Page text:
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Comfort Food Makeovers

Emma Wylie Nutrition

Registered Nutritionist Emma Wylie shares some healthy and delicious tips to try for comfort food

As the weather starts to cool down, it’s natural for our cravings to shift towards comforting and hearty foods. Whether it’s a piping hot bowl of curry or a rich and creamy lasagne, there’s something about these dishes that just feels like a warm hug on a chilly day. 

However, it can be easy to fall into the trap of indulging in the more rich and decadent comfort foods. So, how can we satisfy our cravings while still fueling our bodies with the nutrients we need? 

Here are some tips for creating healthy, quick and easy versions of classic comfort foods:

1. Choose nutrient-dense ingredients: Instead of relying on heavy cream, butter, mayonnaise and cheese to add flavor and richness to your dishes, opt for more nutrient-dense ingredients like Greek yoghurt, legumes, olive oil, light coconut milk, nuts and seeds.

For example, try: 

  • Stirring Greek yoghurt through a soup rather than heavy or sour cream
  • Swapping out half of the pasta in your favourite mac and cheese recipe for steamed cauliflower and white beans. 
  • Use light coconut milk in place of coconut cream

2. Incorporate lean protein: To help keep you feeling full and satisfied, make sure to include lean sources of protein in your comfort food dishes. Some great options include chicken breast, fish, venison, trimmed or lean cuts of beef or pork, tofu, lean mince such as chicken, beef or pork, and legumes like lentils and chickpeas. For example, if dinner is pumpkin soup, aim to top this with a protein like shredded chicken or crispy chickpeas to help avoid energy crashes or cravings later on.

You can do this at breakfast too! If you’re having a warm bowl of porridge, try stirring through a scoop of protein powder, or topping your porridge with some high-protein Greek yoghurt and peanut butter to power you for longer through the day. 

3. Don’t be afraid of frozen or canned ingredients: While fresh ingredients are always a great option, frozen and canned options can be just as nutritious (and more convenient).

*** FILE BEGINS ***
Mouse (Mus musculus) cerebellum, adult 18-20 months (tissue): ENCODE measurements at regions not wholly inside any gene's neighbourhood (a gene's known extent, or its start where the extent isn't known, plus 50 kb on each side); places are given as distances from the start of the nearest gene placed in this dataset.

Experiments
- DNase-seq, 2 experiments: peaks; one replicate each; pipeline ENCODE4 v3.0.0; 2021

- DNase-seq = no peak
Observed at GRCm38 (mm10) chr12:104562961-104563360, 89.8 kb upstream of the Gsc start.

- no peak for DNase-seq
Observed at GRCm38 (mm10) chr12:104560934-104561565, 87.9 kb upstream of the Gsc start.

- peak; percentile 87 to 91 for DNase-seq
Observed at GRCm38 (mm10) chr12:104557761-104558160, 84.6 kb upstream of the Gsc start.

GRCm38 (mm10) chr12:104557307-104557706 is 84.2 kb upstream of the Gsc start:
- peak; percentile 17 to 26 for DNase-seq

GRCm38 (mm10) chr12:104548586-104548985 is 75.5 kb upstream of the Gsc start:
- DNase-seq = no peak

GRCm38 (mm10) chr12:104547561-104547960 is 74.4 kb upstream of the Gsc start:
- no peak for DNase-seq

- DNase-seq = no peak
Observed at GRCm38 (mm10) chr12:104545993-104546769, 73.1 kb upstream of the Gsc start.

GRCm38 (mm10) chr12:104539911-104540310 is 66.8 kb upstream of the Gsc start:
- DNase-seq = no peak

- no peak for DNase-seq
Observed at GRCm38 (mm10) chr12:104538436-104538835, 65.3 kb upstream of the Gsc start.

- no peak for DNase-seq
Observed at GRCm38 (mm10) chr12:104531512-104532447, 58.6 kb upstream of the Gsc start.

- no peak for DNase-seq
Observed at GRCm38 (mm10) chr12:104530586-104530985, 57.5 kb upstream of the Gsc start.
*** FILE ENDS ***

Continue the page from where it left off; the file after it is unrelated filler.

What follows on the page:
This is because they’ve been snap frozen from harvest, which is often when the nutrients are at their highest level in vegetables, meaning they can be more nutrient-dense than a limping veggie from the back of the fridge. 

In the current economic climate, their prices can also be much more appealing, plus it’s hard to tell the difference between what was frozen and what was fresh in a curry or casserole. Adding canned legumes like beans, lentils and chickpeas is a great way to add more protein and fibre to a warm winter salad or stew. 

4. Give a tray bake a go: tray bakes are a flavoursome and warming way to pull together a quick and easy dinner meal. Start with root veggies and/or canned legumes for some complex carbs, then add a protein, and some non-starchy veggies. 

Drizzle with olive oil, season with salt and pepper and any spices or sauces you desire, and roast in the oven.You can add certain elements to the tray at time intervals if some of the ingredients take longer than others to cook. 

For example, you might roast your kumara and chicken on the tray for 15-20 minutes before adding your broccoli, Brussels sprouts and green beans to the tray for the remaining time. 

Lemony Salmon and Potato Traybake 

We love these creative and yummy tray bake recipes that make dinner fun and so easy!

Paprika Chicken Tray Bake

Paprika Baked Chicken takes a classic family-friendly comfort food dish loaded with veggies

Yoghurt Chicken Curry

This delicious curry is fast, simple and a super healthy alternative to butter chicken. 


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